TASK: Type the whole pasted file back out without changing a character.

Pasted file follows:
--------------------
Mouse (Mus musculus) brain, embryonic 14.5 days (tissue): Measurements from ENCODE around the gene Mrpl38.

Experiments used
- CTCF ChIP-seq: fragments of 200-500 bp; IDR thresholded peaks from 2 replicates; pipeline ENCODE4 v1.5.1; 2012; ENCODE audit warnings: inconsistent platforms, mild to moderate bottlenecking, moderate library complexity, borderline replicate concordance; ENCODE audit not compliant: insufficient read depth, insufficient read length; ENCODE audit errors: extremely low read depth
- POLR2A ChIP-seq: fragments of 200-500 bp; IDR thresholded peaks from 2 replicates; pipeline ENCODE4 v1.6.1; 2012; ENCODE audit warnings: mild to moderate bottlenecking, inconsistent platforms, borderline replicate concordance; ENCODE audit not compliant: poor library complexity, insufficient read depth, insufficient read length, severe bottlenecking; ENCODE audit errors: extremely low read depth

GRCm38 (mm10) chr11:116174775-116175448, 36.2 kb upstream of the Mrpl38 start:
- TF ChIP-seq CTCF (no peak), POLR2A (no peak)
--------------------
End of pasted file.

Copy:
Mouse (Mus musculus) brain, embryonic 14.5 days (tissue): Measurements from ENCODE around the gene Mrpl38.

Experiments used
- CTCF ChIP-seq: fragments of 200-500 bp; IDR thresholded peaks from 2 replicates; pipeline ENCODE4 v1.5.1; 2012; ENCODE audit warnings: inconsistent platforms, mild to moderate bottlenecking, moderate library complexity, borderline replicate concordance; ENCODE audit not compliant: insufficient read depth, insufficient read length; ENCODE audit errors: extremely low read depth
- POLR2A ChIP-seq: fragments of 200-500 bp; IDR thresholded peaks from 2 replicates; pipeline ENCODE4 v1.6.1; 2012; ENCODE audit warnings: mild to moderate bottlenecking, inconsistent platforms, borderline replicate concordance; ENCODE audit not compliant: poor library complexity, insufficient read depth, insufficient read length, severe bottlenecking; ENCODE audit errors: extremely low read depth

GRCm38 (mm10) chr11:116174775-116175448, 36.2 kb upstream of the Mrpl38 start:
- TF ChIP-seq CTCF (no peak), POLR2A (no peak)